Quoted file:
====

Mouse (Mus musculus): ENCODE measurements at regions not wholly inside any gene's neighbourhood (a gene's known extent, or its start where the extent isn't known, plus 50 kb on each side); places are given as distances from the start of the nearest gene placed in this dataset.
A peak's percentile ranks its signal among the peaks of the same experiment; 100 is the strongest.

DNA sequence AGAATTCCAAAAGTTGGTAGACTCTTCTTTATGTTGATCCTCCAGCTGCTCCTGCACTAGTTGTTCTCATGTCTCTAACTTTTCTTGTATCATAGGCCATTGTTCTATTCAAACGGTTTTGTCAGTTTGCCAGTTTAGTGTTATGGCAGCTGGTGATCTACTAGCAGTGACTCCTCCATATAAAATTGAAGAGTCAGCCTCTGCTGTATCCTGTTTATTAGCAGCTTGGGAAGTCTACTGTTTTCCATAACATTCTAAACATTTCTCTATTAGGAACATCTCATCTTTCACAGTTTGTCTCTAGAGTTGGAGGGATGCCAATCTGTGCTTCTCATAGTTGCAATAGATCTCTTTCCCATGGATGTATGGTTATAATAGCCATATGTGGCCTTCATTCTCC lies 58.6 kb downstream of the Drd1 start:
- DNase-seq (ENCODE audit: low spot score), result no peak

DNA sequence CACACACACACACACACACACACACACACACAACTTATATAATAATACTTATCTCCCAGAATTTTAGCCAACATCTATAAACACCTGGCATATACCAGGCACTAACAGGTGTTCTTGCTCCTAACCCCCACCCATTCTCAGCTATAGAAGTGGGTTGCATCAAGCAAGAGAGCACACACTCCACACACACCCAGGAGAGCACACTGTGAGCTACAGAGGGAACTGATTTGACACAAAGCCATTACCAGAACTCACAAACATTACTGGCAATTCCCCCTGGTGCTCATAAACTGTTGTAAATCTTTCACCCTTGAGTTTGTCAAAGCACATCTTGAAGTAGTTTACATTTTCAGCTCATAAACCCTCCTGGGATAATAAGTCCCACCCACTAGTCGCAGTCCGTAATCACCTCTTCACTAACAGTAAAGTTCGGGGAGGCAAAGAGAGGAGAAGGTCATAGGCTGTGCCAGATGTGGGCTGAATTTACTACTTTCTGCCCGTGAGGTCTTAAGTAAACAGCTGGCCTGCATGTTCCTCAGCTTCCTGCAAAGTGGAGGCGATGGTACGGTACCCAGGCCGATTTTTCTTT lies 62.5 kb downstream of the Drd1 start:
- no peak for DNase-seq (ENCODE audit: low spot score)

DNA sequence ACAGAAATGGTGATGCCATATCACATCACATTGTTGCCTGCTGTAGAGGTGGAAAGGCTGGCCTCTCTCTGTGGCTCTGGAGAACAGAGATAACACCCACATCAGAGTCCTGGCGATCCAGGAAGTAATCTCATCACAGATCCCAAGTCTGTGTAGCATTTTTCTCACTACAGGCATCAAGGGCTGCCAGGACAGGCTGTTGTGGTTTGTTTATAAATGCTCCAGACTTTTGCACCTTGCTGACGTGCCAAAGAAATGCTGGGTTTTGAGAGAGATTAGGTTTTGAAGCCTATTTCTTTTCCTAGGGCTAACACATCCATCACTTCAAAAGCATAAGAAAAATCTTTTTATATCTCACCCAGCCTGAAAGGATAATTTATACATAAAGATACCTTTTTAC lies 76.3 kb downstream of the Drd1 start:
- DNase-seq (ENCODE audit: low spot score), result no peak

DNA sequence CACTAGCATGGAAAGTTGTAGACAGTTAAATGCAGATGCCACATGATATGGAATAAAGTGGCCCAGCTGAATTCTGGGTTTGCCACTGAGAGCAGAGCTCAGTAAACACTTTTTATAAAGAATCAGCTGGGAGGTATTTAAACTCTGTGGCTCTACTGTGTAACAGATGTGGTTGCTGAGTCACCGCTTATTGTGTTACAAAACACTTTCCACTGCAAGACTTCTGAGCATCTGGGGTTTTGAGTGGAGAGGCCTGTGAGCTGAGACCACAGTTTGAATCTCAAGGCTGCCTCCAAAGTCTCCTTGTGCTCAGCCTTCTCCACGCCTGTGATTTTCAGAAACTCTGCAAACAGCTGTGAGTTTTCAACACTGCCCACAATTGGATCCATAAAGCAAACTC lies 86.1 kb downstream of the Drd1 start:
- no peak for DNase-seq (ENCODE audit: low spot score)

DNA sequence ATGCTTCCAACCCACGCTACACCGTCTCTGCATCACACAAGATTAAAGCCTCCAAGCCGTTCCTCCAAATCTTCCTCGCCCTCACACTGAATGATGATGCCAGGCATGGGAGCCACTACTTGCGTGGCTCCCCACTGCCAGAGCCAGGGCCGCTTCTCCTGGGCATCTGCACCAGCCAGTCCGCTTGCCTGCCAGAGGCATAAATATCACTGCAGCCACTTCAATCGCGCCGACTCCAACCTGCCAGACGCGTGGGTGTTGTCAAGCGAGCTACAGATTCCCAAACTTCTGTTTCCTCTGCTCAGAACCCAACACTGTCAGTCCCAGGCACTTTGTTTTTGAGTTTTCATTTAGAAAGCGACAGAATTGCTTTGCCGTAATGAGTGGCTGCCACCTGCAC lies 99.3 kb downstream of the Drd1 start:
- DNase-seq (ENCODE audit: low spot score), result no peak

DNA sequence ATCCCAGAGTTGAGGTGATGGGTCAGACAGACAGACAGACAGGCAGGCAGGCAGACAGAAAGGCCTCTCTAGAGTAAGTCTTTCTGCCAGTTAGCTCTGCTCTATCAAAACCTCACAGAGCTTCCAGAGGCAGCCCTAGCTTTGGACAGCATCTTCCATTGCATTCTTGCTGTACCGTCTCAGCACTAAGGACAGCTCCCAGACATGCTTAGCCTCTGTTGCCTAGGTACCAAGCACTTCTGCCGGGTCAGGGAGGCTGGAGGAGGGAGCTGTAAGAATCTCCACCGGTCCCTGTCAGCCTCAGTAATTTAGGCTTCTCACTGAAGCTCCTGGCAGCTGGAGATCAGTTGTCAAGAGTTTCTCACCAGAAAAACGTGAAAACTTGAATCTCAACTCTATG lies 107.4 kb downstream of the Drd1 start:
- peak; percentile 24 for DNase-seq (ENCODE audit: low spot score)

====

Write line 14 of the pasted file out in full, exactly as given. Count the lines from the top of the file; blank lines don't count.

- peak; percentile 24 for DNase-seq (ENCODE audit: low spot score)